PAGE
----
COVID-19 Battle Cry Calls for Physicians in Retirement

Two men wearing protective gear for pandemic

With COVID-19 cases surging across the country, government officials are calling physicians and other healthcare workers back into hospitals to help care for patients. Healthcare facilities are reaching their capacities, and authorities project that the workforce may not be enough to provide the medical attention the patients need.

One of the first to call for reinforcements is New York Mayor Bill de Blasio. The Guardian reports that he called retired doctors to volunteer. Thousands of healthcare workers heeded the call, hoping to do their part in curbing the virus.

Answering the War Cry

After the New York mayor’s call, some 1,000 retired and private practice doctors and nurses volunteered and enlisted for the Big Apple’s medical reserve. They joined the 9,000 medical professionals in the Medical Reserve Corps.

Meanwhile, some states like Illinois cut red tape to simplify the renewal of expired licenses for doctors and nurses. Maryland Governor Larry Hogan released a COVID-19 health care order stating that inactive physicians may return to work in facilities covered by their inactive license, without having to renew that license.

All these steps are taken to ensure an easy reintroduction of the reserve force into crowding hospitals. This enables them to quickly enlist for volunteer work or search for locum tenens positions in the healthcare system.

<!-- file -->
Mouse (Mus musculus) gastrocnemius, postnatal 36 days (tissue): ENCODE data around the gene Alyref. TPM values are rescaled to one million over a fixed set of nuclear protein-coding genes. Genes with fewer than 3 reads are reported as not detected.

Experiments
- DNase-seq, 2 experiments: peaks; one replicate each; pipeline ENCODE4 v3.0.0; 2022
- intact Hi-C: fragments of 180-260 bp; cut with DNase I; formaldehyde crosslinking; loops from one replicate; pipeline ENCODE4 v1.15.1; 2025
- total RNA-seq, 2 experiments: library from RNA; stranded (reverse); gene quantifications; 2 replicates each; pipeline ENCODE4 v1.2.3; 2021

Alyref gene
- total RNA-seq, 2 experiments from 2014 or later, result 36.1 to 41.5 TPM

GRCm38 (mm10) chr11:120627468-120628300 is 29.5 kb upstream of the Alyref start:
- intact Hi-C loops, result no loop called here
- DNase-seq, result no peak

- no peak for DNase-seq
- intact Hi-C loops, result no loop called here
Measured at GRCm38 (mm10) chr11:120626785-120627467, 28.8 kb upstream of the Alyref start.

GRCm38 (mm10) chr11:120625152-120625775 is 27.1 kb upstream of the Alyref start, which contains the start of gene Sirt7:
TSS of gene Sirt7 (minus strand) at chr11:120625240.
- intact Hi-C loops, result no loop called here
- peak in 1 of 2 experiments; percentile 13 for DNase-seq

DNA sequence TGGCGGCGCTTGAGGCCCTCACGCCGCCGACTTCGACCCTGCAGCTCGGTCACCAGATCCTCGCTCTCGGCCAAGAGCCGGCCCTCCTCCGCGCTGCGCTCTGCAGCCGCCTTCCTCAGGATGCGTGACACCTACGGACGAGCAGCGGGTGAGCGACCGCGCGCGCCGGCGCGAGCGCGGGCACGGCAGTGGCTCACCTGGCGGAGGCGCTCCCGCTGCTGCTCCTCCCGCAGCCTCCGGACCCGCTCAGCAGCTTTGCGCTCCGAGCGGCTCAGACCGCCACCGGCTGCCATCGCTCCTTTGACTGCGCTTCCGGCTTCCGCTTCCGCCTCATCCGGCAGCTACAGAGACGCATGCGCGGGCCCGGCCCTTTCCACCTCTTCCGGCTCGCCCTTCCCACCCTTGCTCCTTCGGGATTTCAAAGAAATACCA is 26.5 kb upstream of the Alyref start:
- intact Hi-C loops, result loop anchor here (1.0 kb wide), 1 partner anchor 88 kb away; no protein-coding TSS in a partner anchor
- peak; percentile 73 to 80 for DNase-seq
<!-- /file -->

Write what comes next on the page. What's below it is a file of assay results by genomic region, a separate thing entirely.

Retirees with Compromised Immune Systems

One of the main concerns in drawing physicians from retirement is the risk of diseases. A huge number of retired doctors are older than 65, putting them in the higher-risk category of COVID-19.

The proposed solution is to keep them away from the frontlines and employ telemedicine, where healthcare providers can remotely care for their patients. This enables the patient to receive medical advice, without exposing either them or their physician to contagious diseases. This also removes some of the outpatient load from doctors in hospitals, who can focus on providing care for those who need admission. In fact, more than 6,000 mental health professionals volunteered to provide online mental health services.

Creating a New Norm for Retired Physicians

Female wearing a face mask

The call for retired physicians may be a precedent for establishing a system of reserve medical workforce. PBS reports that, as soon as the COVID-19 crisis is mitigated, the medical system could establish processes that allow retired professionals to return when needed. This is crucial in medical crises, where the number of cases surge and the epidemiology of the pathogen is not yet known.

David Grabowski, professor of healthcare policy at Harvard Medical School supports the idea. According to him, the country should formalize a source of physicians and nurses that can be easily activated during medical crises. Moreover, this could also enable retired physicians to return for personal reasons, whether it’s to apply the knowledge they acquired during their younger years or help curb small outbreaks in their communities.

COVID-19 continues to change the face of healthcare systems across the world. In the US, it has drawn thousands of healthcare workers out of retirement to reinforce an overloaded workforce. With governments easing license renewals and scrambling to create a reserve force, retirees might see new work norms once the crisis abates.

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